Sacred Indian artifacts and cultural objects, some of which date back possibly thousands of years, were stolen from Arizona tribes and sold on the black market, federal and tribal officials said.
On Thursday, tribal leaders asked for their return — no questions asked.
"Many of these objects have been handed down from generation to generation," said Hopi Tribal Chairman Wayne Taylor Jr. "When an object of cultural patrimony is lost to the black market . . . it helps unravel the fabric of our culture."
As part of a four-state initiative to recover stolen Indian artifacts and religious objects, federal prosecutors teamed with tribal leaders to offer a 90-day amnesty for the return of specific items. The amnesty program was announced in Phoenix.
Tribal representatives said the thefts have already done much cultural damage. Without the sacred objects, tribes have not been able to perform inductions into certain societies, healing and other ceremonies.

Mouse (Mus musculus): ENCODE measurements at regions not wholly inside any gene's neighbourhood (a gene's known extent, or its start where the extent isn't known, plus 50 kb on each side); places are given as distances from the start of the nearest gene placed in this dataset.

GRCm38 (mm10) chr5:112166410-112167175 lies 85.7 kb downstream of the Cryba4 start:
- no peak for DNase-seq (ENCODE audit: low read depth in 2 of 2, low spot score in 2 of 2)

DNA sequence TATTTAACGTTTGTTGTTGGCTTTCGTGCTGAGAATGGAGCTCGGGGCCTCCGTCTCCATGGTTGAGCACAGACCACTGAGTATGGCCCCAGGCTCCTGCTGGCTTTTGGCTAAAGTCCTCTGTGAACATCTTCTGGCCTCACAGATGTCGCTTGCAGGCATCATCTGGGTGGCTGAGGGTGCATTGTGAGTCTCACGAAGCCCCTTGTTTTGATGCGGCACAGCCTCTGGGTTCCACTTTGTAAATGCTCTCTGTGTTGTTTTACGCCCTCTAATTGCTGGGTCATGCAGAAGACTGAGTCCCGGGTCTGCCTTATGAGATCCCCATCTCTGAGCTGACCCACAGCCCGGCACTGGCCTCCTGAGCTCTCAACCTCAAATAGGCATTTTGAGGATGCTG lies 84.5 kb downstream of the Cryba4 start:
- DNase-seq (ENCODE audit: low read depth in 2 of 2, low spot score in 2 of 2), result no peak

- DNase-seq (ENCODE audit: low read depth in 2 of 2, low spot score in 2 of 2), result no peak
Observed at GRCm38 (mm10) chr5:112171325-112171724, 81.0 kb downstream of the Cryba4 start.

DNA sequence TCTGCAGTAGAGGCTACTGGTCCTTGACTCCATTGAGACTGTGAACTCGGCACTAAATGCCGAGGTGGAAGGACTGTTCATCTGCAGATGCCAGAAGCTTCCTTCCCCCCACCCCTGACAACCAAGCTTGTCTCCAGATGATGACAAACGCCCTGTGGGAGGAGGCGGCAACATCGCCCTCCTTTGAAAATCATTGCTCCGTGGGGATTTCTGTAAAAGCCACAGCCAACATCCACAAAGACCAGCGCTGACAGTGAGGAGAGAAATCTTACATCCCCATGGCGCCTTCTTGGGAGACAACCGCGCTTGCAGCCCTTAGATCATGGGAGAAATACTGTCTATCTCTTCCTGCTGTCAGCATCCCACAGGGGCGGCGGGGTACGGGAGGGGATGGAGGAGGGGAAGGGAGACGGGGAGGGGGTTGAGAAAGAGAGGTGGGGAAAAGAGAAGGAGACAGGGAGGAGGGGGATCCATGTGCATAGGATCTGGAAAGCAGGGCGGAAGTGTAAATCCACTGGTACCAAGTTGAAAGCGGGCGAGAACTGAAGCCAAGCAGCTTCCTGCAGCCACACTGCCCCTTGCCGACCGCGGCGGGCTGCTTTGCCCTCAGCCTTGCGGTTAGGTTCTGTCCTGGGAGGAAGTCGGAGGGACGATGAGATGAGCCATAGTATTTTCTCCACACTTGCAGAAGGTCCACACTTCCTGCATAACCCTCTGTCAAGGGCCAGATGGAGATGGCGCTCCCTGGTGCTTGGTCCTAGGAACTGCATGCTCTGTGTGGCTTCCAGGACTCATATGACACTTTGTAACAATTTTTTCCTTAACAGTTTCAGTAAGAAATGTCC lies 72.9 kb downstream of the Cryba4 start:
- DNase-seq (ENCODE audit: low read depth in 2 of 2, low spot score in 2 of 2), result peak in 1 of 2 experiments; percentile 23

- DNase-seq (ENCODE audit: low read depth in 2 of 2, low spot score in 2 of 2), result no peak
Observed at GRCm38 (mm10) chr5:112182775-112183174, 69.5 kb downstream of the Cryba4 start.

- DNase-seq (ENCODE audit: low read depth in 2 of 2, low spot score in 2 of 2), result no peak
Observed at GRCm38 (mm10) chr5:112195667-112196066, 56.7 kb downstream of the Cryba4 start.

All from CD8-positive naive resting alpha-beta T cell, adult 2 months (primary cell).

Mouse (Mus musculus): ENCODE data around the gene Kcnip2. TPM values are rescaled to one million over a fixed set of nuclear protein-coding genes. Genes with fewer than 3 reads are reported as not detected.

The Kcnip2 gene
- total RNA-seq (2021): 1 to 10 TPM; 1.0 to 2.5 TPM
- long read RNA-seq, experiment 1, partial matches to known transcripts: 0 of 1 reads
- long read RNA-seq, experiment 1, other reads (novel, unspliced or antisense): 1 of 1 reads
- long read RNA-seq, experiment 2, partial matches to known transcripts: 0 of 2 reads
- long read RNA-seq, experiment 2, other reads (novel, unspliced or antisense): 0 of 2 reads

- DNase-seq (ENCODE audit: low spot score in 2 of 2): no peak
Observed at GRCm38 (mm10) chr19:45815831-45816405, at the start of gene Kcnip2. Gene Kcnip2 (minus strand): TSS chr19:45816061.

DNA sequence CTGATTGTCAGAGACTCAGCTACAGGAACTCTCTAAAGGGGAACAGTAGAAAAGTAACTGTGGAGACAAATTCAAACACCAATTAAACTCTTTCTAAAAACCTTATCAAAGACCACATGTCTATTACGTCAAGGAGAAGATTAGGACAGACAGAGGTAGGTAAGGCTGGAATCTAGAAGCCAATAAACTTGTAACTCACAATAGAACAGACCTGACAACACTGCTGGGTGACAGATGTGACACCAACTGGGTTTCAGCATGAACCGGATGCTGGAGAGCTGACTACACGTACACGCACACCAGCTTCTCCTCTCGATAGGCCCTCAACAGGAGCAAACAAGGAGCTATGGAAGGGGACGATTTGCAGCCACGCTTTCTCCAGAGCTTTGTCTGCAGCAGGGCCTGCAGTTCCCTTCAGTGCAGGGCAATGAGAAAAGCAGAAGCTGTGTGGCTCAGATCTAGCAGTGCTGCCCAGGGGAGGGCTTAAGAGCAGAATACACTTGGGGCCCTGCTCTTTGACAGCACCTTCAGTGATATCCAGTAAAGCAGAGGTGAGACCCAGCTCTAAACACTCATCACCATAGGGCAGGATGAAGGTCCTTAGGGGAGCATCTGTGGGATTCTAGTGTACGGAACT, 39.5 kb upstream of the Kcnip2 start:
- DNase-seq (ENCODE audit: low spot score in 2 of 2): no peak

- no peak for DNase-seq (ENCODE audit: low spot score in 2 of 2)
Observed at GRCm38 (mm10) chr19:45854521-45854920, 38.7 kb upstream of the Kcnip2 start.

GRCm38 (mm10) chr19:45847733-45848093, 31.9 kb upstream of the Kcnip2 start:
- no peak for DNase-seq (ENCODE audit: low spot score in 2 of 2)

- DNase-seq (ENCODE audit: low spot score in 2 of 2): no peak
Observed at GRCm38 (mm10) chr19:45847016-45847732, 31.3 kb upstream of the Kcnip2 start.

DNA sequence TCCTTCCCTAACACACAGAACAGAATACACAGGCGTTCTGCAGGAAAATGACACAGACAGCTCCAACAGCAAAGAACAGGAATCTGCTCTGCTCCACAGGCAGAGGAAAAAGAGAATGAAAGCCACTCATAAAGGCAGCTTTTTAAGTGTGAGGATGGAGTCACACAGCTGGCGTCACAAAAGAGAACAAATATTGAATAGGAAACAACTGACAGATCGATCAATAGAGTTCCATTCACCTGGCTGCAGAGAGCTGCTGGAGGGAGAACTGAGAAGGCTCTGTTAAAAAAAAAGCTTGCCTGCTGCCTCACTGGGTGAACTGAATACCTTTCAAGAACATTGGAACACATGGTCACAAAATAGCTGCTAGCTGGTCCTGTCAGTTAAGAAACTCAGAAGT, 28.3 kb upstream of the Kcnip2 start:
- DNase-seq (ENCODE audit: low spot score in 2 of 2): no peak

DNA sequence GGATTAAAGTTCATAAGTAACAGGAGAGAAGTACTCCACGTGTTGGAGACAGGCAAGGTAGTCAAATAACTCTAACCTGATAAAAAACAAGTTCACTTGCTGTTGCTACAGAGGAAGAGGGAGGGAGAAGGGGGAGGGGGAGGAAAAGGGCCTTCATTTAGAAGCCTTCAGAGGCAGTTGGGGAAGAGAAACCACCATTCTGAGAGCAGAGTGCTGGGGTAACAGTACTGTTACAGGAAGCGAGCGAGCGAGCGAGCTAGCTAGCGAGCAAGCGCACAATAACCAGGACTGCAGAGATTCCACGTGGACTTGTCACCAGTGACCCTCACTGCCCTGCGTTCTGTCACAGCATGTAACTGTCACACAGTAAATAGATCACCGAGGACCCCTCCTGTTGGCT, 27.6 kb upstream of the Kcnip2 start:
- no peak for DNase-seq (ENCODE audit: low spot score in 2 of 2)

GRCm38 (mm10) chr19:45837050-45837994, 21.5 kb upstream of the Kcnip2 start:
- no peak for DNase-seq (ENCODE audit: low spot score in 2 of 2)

"The clock is ticking on these items," said Paul Charlton, U.S. District Attorney for the District of Arizona. "If they are not returned . . . the tribes to whom they belong will not be able to continue with their cultural and religious heritage."
After Aug. 18, investigators will pursue charges against those possessing the items, with maximum penalties of five years imprisonment and fines of up to $250,000 per item, Charlton said.
He said the black market spans the globe because of Internet auction houses.
One object, the Hopi Maraw Altar, stolen in 1979, represents a part of a ritual women’s society needed for initiations. Without it, the centuries-old society may cease to exist, said Leigh J. Kuwanwisiwma, director of the Hopi Cultural Preservation Office.
He said investigators do have leads on some of the missing items.
Varnelda Grant, with the San Carlos Apache Tribe, said some of the stolen items represent spiritual beings. "When these items are disrespected in any way . . . the whole community suffers," she said.
Charlton said the amnesty only applies to the objects listed on the U.S. District Attorney’s Office Web site, but encouraged people with other artifacts taken from federal and Indian lands to contact officials. The U.S. Bureau of Indian Affairs has set up a hotline at (800) 242-2772 about the amnesty program.
To see digital images of the specific missing Indian artifacts as well as places where artifacts can be returned, visit www.usdoj.gov/usao/az/